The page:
Sunday, 18 October 2009

Starless & Bible Black - Shape of the Shape

Starless and Bible Black - Shape of the Shape
album review for drowned in sound

There's a King Crimson album called Starless and Bible Black, but this Manchester-based group say that's not their inspiration: it's in fact a 1965 track by jazz pianist Stan Tracey with the same name. That's not easy to believe judging by this record: second full-length Shape of the Shape involves no piano, lots of prog signifiers, and jazz in only the broad sense that includes lounge music (so, not very jazzy jazz). Lounge acts frequently hire vaguely exotic European singers, so Starless and Bible Black have a French lady who we could luxuriously refer to as a chanteuse - Hélène Gautier. But French female singers aren't always as gorgeous-sounding as the word used to describe them, and Gautier's unremarkable voice can do little to save a record mired in impeccable mediocrity.

To briefly give it some due, Shape of the Shape is lovingly produced, every pluck of a guitar string resonating in full, every gap between sounds given time to breathe. If your dad is like my dad -- caring more about the precision and clarity of the sound reproduced through his high-end speakers than about the melodies or rhythms or whatevers of the actual composition - well, Christmas is just around the corner and Shape of the Shape has a real warmth of sound. And there are a few lovely moments, such as when an angelic chorus revitalises fourth song 'Radio Blues' as it drifts towards its close by entering really high, in contrast with the low descending bassline.

But those moments get very lonely. Everything on Shape of the Shape is mid-tempo. Mid-tempo's fine, it's necessary, but like a referee, when you notice it it's a problem. Every song features at least one instance of the UFO synth effect, landing or taking-off or swooshing across the sky, like they do. Fine, sometimes. Nearly every song starts with the slow strum of an acoustic guitar, giving the whole record a grounding in folk. Of course, that's OK, in theory. Gautier's voice is high and weedy, she hits the notes, has little character. For the most part, trying to transcribe her lyrics is like trying to transcribe Liz Fraser, because she sometimes sings in French, and sometimes just poorly enunciates. The successes aren't encouraging: "Hold me down now my mind is open / tell me how many hearts are broken / how to see family tree, treasured, lost in history." Add meaningless mush to indecipherable yawning and the vocals are clearly not a strong point. But it's hard to know what might be a strength here, production apart. There are no hooks, no memorable tunes. There's no rollicking rhythmic excitement, no dynamic shifts, no climaxes, no purges. No one-liners, no discernible stories, no themes. No risks taken, no happy accidents occuring, no disasters, no distastefulness, no surprises. Shape of the Shape is bland and instantly forgettable.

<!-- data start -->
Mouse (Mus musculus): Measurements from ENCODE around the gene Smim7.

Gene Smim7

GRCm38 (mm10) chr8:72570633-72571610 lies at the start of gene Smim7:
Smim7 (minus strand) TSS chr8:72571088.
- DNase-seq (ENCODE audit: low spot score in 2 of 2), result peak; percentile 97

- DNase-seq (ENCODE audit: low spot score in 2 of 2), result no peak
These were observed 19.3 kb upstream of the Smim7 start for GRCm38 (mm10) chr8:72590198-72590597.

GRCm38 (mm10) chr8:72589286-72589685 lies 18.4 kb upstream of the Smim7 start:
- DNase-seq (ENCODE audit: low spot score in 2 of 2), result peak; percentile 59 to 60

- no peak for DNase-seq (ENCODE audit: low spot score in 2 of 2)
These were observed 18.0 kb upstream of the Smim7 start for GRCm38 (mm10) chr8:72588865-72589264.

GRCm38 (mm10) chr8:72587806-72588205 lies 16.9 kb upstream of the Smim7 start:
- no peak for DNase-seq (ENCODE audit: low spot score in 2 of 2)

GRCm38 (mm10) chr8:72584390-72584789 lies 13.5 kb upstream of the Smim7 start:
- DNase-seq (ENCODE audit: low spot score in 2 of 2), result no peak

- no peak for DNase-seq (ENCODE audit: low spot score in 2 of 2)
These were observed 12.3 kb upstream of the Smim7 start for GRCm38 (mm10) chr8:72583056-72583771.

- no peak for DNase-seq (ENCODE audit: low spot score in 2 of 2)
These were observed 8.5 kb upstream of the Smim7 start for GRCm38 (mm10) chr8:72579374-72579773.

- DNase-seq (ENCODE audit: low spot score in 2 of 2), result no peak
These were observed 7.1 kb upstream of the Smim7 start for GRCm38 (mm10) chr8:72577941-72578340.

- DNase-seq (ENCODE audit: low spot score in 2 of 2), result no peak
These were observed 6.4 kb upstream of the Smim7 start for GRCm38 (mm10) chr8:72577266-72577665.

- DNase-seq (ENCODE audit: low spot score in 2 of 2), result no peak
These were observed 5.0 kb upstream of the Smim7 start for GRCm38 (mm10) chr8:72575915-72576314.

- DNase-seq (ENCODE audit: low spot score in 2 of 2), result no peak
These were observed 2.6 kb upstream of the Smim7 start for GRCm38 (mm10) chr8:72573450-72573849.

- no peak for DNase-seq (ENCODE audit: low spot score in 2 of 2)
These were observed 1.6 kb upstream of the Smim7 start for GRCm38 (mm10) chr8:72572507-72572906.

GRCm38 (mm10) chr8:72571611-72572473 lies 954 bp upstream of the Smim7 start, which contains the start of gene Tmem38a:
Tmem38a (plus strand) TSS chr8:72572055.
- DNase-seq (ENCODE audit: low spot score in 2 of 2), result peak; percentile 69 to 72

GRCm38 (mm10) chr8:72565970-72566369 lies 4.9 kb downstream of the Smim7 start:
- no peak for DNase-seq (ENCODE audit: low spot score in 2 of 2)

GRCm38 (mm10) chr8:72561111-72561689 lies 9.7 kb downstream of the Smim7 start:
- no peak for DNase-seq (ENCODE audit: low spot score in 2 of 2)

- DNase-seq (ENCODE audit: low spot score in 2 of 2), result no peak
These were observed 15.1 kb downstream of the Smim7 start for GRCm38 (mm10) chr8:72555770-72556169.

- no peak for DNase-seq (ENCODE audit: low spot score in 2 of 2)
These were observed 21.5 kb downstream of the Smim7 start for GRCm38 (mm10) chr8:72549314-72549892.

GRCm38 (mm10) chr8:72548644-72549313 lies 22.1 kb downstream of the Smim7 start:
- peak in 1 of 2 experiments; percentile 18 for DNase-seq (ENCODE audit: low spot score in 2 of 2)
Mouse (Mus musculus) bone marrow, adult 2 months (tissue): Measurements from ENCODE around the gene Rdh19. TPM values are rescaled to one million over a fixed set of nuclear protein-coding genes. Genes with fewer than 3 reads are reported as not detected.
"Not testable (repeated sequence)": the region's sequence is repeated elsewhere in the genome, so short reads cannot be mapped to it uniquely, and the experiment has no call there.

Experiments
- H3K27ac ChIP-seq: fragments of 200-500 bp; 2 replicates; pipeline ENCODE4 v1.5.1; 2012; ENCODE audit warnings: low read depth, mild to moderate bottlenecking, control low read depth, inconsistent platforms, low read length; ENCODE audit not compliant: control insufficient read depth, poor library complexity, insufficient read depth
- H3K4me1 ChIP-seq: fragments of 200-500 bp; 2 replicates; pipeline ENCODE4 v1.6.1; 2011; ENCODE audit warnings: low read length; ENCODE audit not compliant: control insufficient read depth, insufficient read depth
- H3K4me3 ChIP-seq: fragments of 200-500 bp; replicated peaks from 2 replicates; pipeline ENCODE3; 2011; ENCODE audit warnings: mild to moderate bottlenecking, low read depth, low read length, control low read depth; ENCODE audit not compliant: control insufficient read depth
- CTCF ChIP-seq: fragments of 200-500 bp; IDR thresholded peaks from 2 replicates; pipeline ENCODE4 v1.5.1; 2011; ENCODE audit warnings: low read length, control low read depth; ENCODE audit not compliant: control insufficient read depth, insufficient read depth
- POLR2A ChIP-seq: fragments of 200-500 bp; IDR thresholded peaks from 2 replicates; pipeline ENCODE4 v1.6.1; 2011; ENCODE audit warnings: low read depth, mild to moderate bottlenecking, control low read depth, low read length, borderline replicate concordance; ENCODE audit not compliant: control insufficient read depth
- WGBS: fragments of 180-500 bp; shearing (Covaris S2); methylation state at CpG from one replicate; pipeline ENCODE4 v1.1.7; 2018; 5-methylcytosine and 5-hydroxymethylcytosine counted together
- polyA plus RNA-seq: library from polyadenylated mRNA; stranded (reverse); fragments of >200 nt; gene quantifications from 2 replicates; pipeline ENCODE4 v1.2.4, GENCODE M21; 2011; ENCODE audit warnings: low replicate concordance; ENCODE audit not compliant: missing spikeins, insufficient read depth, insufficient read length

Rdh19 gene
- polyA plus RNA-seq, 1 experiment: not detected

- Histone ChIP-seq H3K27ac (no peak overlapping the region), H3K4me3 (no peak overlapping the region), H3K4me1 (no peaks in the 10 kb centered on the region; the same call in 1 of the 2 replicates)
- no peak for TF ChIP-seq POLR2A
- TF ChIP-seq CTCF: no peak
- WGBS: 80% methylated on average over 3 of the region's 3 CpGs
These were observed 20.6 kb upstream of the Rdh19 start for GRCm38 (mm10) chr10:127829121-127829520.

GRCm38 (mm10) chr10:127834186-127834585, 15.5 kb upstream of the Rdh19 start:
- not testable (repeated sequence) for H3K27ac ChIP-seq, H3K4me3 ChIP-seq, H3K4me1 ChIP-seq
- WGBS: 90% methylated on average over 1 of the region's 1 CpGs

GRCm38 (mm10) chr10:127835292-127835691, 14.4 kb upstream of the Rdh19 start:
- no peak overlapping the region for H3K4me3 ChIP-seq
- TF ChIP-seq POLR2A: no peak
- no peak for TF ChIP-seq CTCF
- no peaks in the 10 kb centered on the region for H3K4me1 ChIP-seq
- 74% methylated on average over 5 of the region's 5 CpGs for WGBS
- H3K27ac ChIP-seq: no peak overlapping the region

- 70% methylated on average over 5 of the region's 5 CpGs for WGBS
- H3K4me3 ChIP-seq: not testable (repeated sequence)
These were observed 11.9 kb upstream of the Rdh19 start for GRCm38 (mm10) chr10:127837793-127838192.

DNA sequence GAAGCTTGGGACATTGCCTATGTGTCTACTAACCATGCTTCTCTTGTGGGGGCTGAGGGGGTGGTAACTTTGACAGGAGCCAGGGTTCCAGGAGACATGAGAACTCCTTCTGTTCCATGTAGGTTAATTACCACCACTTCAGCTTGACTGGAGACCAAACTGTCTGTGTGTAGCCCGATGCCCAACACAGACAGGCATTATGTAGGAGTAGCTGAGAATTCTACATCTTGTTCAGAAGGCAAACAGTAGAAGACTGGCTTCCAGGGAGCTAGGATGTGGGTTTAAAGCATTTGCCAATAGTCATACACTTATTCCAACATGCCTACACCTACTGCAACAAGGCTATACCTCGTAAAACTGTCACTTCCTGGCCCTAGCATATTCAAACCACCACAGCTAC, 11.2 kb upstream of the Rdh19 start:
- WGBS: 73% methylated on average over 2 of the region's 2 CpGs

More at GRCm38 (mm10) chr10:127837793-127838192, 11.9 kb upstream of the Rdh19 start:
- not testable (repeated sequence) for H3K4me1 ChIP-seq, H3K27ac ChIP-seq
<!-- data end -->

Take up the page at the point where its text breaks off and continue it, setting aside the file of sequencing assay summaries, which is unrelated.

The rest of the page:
One song breaks the mould a little, the nine-minute album centrepiece 'Les Furies', which achieves a kinetic energy we might be able to describe as 'upper mid-tempo'. After three whole minutes of stereo-weaving buzz effects - like having your head shaved with different-sized clippers mowing tangled patterns - 'Les Furies' gains a chugging guitarist and a drummer with a sense of urgency. His flailing fills and rolls towards the end are the only passages where Shape of the Shape rises out of its dreamy inertia.

Vocals aside, Shape of the Shape is a good articulation of how I imagined Emerson, Lake & Palmer might sound in their quieter moments, though I'd never actually listened to them. On Spotify, I found 'From The Beginning', which pretty much nails this album in four minutes. It's what prog became after its first flurries of invention - complacent, conservative, self-satisfied, cliched - not 'progressive' at all. It's sometimes hard to condemn an album as inoffensive as Shape of the Shape, but nobody is a music fan because they love competence.


Saturday, 17 October 2009

The Dirty Dozen - Singles Column, October 09

The Dirty Dozen
singles column for the skinny october 2009